BEECH GROVE, Ind. – At the end of a conversation in his athletic director’s office at Beech Grove High School on Tuesday afternoon, Matt English had a request.
“Please make sure to mention my mom, my dad, my wife, my sister,” he said. “I’ll be fine. But they have helped me so much.”
I wrote their names down in my notebook and looked back at English, sitting behind his desk in a shirt and tie. Just last week, he had to pull up a YouTube clip and take 15 minutes to re-teach himself how to tie his necktie, a task he has performed since he was 12.
There are other things – “small things” he calls them – that have started happening in the last four or five weeks. He forgets where he placed his workout bag, keys or wallet. That never used to happen. English holds out his left hand. It shakes.
“I’m self-conscious about it,” he said. “Sometimes cutting food is hard. I’ve not had (many problems with) balance or dizziness, but tremors are noticeable. My short-term memories are shot. I’ve told coaches, ‘Don’t stop me in the hallway and expect me to remember. Text me. Email me. Leave me a Post-It. Whatever. I won’t remember anything. But all-in-all, it is pretty minor stuff.”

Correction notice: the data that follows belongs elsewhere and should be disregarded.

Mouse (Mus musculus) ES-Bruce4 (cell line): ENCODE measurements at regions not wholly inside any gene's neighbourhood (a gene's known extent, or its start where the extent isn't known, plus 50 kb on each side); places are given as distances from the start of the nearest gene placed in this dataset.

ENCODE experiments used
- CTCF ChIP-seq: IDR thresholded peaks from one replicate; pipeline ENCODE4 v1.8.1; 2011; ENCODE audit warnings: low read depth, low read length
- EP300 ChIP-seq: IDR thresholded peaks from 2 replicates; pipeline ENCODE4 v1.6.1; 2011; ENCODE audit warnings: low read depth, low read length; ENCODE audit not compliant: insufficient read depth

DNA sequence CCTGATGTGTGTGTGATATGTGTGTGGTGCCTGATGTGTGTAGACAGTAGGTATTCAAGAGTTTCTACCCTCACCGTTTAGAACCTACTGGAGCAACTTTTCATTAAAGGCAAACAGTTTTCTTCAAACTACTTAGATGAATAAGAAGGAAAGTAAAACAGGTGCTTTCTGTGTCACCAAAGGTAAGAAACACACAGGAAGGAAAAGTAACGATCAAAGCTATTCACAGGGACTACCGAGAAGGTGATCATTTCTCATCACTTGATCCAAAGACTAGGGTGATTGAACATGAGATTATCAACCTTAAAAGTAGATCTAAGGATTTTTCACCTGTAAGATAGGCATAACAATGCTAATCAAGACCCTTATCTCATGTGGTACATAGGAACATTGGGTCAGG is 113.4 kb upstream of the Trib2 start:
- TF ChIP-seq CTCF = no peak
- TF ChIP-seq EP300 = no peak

Minor stuff. English, 45, finished off 42 consecutive days of radiation last week for a brain tumor that has returned for a third time in seven years. He was diagnosed in March, right around sectional time. After undergoing chemotherapy in March, April and May, English was delivered a “gut punch” in June.
In a span of several weeks, the tumor had grown from the size of a silver dollar to the size of a baseball.
“My oncologist is great,” English said. “He has this distinctive laugh. But the last time we were talking about the scan, I could tell he was worried. He said, ‘Matt, I’m concerned. It’s growing too fast. We have to get something done.’”
English approached that news as he always has: full-steam ahead. Now that the six weeks of radiation are complete, he will go in Tuesday for five hours of chemotherapy at a higher dosage. The following week, another hour of chemo. Later this month, there will be another scan to see whether the treatment has had a positive impact.
Until then, it is business as usual. The teachers came back to work last week and the students started Thursday. English, going into his 11th season as boys basketball coach at Beech Grove, met with the team Tuesday to start planning for fall workouts.
“On Sunday, I felt like a freshman in high school,” English said. “I felt self-conscious about coming back – and I know it’s not this way because everybody treats me so good – but I felt like everybody was going to be watching or looking. But being around the coaches, the principal, the kids, I found myself energized. That stuff gets me going a bit.”